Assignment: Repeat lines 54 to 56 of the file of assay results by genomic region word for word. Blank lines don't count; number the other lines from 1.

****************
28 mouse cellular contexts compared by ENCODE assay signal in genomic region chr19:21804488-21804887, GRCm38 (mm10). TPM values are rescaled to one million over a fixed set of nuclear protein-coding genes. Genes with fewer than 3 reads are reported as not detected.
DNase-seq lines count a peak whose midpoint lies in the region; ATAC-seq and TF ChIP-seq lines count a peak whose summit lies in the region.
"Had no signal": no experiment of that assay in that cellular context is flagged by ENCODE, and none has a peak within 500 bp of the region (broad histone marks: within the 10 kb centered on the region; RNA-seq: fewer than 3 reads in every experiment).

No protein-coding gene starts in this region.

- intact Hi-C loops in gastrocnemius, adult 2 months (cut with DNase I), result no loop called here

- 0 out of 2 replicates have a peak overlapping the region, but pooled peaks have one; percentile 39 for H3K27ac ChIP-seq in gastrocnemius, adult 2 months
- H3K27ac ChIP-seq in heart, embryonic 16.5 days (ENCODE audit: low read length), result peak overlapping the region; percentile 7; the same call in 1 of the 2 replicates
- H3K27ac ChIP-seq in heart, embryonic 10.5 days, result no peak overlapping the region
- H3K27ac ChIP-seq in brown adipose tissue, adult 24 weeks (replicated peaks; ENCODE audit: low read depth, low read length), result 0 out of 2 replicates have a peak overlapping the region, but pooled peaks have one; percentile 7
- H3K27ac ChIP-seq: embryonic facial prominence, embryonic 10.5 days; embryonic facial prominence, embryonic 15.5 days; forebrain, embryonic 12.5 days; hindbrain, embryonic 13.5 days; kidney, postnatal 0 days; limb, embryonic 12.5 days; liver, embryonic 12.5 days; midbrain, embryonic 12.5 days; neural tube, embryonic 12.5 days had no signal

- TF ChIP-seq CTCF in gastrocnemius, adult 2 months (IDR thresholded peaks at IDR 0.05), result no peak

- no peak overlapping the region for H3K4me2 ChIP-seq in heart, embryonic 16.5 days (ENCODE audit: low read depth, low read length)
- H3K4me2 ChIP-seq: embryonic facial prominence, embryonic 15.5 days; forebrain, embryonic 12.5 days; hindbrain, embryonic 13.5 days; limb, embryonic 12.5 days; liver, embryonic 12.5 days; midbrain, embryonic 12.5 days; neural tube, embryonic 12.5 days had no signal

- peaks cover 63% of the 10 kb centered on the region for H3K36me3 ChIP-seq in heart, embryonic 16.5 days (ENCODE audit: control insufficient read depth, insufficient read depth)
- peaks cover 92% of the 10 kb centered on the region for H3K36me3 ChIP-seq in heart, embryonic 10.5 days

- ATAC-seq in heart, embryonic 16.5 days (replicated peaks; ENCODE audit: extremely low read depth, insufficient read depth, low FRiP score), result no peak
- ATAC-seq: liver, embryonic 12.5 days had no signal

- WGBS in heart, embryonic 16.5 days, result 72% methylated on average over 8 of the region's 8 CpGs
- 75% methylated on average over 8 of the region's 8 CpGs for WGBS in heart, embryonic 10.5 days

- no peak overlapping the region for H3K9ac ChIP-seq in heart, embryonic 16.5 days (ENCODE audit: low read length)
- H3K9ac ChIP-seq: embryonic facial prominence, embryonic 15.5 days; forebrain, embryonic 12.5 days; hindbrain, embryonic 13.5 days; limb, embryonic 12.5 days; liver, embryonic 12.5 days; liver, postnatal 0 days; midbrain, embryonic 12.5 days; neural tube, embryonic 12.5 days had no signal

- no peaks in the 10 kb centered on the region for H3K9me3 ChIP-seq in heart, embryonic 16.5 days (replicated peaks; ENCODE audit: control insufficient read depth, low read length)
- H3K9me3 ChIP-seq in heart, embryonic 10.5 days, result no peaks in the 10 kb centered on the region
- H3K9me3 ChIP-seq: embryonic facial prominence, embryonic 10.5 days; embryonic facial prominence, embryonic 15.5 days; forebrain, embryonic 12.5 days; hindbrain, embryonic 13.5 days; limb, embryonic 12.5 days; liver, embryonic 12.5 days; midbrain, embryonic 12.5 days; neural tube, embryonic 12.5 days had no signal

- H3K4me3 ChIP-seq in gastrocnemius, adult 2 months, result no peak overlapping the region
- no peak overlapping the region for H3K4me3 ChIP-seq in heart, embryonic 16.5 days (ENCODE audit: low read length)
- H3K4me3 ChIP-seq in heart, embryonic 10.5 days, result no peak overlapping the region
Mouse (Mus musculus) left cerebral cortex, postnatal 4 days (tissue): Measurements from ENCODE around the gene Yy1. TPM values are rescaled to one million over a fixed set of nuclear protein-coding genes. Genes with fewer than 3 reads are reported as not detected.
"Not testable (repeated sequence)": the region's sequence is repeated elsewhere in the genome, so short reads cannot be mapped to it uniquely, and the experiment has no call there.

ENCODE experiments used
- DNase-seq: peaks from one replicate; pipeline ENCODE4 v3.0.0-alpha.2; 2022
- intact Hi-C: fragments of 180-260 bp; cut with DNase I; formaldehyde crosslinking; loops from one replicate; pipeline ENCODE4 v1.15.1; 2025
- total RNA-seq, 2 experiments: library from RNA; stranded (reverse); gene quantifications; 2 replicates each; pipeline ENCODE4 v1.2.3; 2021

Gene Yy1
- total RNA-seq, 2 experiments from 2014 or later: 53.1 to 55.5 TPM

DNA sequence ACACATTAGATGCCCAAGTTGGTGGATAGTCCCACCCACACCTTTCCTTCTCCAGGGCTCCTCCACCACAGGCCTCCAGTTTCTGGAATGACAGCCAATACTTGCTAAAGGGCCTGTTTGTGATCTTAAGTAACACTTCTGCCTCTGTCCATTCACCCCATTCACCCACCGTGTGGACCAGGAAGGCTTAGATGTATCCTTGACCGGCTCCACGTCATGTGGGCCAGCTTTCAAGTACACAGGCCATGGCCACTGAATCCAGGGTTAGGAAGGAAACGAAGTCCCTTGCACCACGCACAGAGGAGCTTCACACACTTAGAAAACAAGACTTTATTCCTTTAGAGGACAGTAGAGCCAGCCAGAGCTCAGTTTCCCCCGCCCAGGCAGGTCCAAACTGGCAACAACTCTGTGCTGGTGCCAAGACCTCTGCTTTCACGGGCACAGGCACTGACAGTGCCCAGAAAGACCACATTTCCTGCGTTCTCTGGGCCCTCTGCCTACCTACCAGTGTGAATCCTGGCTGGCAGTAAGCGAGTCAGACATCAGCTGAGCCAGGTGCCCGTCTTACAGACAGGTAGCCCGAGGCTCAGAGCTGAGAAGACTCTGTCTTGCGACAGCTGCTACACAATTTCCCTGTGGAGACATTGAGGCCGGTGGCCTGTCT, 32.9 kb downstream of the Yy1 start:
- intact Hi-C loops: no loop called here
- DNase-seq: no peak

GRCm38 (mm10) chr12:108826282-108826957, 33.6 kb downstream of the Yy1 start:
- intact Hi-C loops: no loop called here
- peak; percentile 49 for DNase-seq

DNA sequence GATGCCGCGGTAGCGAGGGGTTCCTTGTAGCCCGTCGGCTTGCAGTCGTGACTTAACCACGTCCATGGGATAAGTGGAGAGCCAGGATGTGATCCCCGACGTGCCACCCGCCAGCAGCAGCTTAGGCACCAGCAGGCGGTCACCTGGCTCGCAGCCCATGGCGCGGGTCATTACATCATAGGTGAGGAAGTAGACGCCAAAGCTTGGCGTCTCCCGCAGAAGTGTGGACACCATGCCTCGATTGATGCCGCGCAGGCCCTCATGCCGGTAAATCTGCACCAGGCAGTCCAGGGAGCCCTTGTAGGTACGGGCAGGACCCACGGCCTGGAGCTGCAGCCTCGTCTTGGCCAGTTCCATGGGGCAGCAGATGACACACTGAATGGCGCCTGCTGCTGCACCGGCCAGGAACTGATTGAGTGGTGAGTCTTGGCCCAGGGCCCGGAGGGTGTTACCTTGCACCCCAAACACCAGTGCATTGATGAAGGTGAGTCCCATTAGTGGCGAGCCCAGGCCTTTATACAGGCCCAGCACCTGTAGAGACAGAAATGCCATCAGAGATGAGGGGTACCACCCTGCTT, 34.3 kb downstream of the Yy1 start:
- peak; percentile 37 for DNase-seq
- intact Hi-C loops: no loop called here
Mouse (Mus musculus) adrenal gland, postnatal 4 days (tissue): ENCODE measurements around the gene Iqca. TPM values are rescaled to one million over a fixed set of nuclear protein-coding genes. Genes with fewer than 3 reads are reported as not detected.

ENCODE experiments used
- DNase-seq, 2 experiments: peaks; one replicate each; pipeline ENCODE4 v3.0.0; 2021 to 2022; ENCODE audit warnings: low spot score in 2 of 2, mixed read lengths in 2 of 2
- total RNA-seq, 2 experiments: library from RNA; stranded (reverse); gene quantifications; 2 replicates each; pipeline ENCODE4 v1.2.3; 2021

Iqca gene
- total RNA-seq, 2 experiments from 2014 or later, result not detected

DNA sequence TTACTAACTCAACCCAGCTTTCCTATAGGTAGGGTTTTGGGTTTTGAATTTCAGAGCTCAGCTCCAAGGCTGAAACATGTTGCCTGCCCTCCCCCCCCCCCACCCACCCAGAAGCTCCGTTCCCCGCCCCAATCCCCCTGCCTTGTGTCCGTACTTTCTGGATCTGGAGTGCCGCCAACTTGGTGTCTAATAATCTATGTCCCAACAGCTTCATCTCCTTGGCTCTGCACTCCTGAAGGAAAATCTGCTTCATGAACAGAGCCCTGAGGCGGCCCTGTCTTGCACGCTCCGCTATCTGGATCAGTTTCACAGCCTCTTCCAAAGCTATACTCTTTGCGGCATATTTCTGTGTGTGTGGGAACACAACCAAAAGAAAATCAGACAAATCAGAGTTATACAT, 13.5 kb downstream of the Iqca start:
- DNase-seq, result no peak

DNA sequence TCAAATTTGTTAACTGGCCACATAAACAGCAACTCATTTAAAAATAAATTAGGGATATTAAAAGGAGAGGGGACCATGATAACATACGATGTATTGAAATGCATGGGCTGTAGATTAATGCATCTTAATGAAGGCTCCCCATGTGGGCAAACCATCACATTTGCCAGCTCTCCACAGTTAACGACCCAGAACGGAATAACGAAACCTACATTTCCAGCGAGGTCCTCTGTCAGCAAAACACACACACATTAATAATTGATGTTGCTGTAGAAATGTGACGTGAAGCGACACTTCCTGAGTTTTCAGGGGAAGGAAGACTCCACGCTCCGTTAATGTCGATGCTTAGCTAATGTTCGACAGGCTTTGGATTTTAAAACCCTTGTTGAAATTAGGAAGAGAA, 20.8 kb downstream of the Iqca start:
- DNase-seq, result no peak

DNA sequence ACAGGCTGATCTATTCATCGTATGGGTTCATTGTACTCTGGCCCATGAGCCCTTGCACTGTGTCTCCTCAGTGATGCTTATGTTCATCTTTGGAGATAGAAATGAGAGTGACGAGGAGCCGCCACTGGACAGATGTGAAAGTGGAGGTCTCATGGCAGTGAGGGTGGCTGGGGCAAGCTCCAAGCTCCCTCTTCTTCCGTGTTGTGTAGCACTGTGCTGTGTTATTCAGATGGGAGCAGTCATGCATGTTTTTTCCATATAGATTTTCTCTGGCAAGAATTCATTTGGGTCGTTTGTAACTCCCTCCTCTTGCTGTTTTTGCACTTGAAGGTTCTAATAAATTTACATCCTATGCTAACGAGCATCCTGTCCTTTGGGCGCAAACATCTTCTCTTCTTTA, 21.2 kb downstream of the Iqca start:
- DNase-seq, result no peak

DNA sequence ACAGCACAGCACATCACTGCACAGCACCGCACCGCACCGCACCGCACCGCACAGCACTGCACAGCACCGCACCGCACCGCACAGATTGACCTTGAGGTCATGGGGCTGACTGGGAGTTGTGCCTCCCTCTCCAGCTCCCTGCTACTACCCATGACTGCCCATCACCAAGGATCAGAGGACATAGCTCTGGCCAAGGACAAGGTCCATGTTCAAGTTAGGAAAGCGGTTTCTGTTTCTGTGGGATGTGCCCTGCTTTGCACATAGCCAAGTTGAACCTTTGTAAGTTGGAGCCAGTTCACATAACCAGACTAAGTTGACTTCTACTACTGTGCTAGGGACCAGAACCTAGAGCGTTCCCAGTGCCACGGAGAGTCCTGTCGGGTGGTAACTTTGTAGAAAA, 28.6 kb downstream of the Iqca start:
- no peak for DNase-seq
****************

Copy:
- DNase-seq, result no peak

DNA sequence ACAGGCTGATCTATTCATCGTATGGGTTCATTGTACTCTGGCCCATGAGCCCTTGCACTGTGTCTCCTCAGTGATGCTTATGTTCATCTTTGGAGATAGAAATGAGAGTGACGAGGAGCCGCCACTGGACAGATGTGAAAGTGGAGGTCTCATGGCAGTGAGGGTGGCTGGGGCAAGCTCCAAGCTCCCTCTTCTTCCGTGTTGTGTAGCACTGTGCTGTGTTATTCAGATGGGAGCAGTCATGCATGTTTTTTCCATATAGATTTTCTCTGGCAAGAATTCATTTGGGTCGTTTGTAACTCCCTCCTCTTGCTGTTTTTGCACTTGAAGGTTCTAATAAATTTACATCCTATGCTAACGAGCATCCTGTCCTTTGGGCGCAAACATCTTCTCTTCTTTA, 21.2 kb downstream of the Iqca start:
- DNase-seq, result no peak